<p>His greatest sorrow came toward the end of his life. The Redemptorists, precariously continuing after the suppression of the Jesuits in 1773, had difficulty in getting their Rule approved by the Kingdom of Naples. Alphonsus acceded to the condition that they possess no property in common, but a royal official, with the connivance of a high Redemptorist official, changed the Rule substantially. Alphonsus, old, crippled and with very bad sight, signed the document, unaware that he had been betrayed. The Redemptorists in the Papal States then put themselves under the pope, who withdrew those in Naples from the jurisdiction of Alphonsus. It was only after his death that the branches were united. </p>
		<p>At 71 he was afflicted with rheumatic pains which left incurable bending of his neck; until it was straightened a little, the pressure of his chin caused a raw wound on his chest. He suffered a final 18 months of “dark night” scruples, fears, temptations against every article of faith and every virtue, interspersed with intervals of light and relief, when ecstasies were frequent. </p>
		<p>Alphonsus is best known for his moral theology, but he also wrote well in the field of spiritual and dogmatic theology. His <i>Glories of Mary</i> is one of the great works on that subject, and his book <i>Visits to the Blessed Sacrament</i> went through 40 editions in his lifetime, greatly influencing the practice of this devotion in the Church.</p> American Catholic Blog Ultimately there is no friend who can fully understand us, who can walk with us all the way. We must go forward and walk on our own in response to who we are and who we are called to be in God. —Thomas Merton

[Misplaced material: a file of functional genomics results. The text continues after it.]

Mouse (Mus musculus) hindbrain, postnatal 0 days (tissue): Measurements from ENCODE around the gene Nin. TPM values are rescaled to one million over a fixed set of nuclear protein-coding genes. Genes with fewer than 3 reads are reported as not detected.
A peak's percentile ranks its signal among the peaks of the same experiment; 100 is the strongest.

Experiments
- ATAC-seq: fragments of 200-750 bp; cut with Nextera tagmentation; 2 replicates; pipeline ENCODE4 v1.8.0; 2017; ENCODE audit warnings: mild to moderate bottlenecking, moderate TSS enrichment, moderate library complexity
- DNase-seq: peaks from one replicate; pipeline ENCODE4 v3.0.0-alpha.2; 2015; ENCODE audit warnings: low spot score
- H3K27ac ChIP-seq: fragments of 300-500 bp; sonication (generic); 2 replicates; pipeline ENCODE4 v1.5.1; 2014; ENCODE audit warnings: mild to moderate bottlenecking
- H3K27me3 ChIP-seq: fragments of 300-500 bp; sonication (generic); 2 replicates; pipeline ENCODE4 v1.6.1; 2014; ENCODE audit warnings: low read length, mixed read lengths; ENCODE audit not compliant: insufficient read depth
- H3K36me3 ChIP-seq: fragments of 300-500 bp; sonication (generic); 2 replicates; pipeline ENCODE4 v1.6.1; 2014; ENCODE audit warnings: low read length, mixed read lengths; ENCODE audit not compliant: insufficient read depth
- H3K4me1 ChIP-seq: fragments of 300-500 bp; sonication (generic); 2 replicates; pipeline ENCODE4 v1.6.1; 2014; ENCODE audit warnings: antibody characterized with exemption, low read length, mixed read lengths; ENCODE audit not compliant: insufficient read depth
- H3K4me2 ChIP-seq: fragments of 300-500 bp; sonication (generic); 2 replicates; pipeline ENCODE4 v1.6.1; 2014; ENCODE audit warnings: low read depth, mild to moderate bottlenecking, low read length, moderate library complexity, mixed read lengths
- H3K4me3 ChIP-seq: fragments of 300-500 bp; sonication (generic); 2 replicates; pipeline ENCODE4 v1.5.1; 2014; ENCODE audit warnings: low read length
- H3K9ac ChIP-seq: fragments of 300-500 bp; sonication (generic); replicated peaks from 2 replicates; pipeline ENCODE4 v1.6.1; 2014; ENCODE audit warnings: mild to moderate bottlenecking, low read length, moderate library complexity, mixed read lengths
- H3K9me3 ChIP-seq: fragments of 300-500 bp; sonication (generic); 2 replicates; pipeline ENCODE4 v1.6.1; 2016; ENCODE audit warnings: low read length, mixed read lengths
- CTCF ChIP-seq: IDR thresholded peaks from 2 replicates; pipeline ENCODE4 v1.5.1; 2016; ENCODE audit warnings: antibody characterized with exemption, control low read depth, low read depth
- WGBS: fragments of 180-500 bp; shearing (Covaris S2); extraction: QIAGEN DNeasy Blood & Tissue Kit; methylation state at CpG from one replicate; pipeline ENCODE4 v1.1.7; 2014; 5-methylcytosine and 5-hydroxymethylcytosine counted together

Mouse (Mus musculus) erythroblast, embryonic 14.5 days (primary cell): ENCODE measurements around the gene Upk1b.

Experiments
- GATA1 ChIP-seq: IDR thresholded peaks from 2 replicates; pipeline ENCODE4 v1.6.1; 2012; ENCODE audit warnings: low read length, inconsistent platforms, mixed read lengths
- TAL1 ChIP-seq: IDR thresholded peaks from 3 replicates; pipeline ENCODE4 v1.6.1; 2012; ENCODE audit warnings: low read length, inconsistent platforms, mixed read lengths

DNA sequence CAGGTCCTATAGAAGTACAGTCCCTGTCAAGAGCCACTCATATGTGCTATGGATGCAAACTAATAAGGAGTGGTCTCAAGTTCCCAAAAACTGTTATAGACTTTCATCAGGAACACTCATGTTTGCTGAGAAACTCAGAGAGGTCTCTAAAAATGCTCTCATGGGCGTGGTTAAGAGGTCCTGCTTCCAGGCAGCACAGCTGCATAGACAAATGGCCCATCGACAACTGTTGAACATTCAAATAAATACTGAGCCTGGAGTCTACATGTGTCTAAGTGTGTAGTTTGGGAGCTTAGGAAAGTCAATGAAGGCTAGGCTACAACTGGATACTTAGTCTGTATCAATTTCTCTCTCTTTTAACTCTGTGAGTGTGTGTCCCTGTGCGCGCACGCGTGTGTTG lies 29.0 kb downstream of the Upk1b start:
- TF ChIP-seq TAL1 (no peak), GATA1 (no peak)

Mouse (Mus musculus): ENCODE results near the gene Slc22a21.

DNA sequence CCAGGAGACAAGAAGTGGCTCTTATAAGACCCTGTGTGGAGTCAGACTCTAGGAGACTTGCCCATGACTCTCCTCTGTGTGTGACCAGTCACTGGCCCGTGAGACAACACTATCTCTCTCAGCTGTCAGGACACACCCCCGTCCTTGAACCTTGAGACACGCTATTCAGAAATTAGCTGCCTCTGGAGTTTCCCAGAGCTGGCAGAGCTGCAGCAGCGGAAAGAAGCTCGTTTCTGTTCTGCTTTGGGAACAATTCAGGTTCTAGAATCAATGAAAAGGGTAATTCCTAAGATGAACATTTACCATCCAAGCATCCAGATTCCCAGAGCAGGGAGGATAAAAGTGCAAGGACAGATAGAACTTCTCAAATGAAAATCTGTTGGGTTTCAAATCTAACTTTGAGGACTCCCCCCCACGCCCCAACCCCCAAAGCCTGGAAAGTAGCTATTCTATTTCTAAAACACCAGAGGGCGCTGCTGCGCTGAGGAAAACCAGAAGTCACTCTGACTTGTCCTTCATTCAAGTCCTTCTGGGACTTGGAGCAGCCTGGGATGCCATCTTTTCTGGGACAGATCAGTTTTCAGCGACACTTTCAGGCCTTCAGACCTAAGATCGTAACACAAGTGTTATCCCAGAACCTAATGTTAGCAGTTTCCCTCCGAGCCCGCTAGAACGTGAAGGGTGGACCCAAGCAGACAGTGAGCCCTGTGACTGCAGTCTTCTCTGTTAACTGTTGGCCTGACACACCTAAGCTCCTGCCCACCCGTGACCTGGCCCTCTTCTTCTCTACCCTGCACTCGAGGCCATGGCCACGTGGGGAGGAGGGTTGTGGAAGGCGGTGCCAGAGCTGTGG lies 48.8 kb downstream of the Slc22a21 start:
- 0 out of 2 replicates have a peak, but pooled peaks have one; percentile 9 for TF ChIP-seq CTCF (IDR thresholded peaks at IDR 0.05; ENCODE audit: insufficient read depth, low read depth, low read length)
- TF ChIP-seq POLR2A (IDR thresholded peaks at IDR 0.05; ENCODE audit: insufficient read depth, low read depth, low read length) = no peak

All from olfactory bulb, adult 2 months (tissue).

The Gospel of John the Gospel of Relationship

 
CATHOLIC GREETINGS
Mary's Flower - Fleur-de-lis
More countless than the drops in an ocean are the repetitions down the ages of those gracious words: “Hail, Full of Grace, the Lord is with thee.”

St. Ignatius Loyola
The founder of the Society of Jesus is also a patron of all who were educated by the Jesuits.

Anniversary
We continue to fall in love again and again throughout our years together.

Vacation
God is a beacon in our lives; the steady light that always comes around again.

Sympathy
Grace gives us the courage to accept what we cannot change.




Come find us at: Facebook | St. Anthony Messenger magazine Twitter | American Catholic YouTube | American Catholic


An AmericanCatholic.org Site from the Franciscans and Franciscan Media Copyright © 1996 - 2015